[std-interval] More on interval computations as proofs

Guillaume Melquiond guillaume.melquiond at ens-lyon.fr
Thu Oct 5 10:08:24 PDT 2006

Le mercredi 04 octobre 2006 à 16:29 -0700, Lawrence Crowl a écrit :

> My understanding is that interval computations tend to require
> some rewriting anyway.  That is, straightforward translations of
> plain floating-point computations tend to have wide intervals.
> Am I mistaken?

Let's take a concrete example: Newton's iteration for finding the roots
of a function f (its derivative will be d).

template<typename T> T f(T) { /* a complicated function */ }
template<typename T> T d(T) { /* an even more complicated derivative */ }

Starting from a point x, the following iteration might converge
quadratically towards a root:

x = x - f(x) / d(x);

Now if you translate the algorithm to intervals by replacing the
floating-point variable x by an interval X:

X = X - f(X) / d(X);

you will get an iteration that does not converge: interval X just grows
larger until containing whole. This is a typical example where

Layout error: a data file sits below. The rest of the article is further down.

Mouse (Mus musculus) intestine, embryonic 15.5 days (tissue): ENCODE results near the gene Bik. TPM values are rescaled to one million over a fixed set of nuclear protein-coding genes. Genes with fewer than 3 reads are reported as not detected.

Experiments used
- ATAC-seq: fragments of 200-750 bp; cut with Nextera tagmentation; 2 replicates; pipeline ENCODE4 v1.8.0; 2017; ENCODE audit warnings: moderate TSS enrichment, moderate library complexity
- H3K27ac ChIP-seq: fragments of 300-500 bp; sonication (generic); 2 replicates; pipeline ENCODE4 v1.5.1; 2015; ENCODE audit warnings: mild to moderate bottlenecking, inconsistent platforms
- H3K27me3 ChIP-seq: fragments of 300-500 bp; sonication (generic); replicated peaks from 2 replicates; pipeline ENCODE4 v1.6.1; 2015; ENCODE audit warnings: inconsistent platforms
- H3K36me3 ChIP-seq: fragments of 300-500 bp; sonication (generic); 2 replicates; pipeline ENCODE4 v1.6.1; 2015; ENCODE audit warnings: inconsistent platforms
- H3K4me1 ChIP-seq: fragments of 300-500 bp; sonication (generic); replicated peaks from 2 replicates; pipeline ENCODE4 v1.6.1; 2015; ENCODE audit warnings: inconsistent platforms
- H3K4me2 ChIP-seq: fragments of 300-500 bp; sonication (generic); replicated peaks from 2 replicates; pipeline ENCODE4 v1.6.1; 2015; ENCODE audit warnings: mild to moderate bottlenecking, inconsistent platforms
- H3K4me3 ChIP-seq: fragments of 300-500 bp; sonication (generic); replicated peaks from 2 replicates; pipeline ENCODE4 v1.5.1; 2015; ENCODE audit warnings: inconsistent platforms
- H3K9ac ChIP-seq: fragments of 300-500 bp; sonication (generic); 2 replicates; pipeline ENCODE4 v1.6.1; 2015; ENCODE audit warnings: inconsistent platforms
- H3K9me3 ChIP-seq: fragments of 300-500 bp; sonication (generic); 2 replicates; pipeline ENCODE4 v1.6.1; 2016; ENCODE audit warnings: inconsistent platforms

straightforward translation is a bad use of interval arithmetic.

Let's consider interval Newton's iteration instead:

X = intersect(X, midpoint(X) - div_rel(f(interval(midpoint(X))), d(X)));

The important point is that f and d haven't been changed; they really
are straightforward translations of floating-point computations to
interval computations. Moreover, if the computed interval before the
intersection is strictly contained in X and if the discontinuity flag is
not raised: you know that X will not vanish later on, as there exists a
root in it.

So, to qualify your point on straightforward translation, I would say
that you are right for resolution algorithms (finding roots, solving
differential equations, and so on), as they simply won't work. But for
evaluation functions, you don't have to rewrite them. Just change
"double" to "interval<double>", and the interval resolution algorithms
will take care of these evaluation functions.

Best regards,


PS: obviously, it's always possible to build a floating-point function
that will behave wrong once translated to intervals, for example by
inserting (1. / (1e-300 + (x-x)) - 1. / 1e-300) in it.

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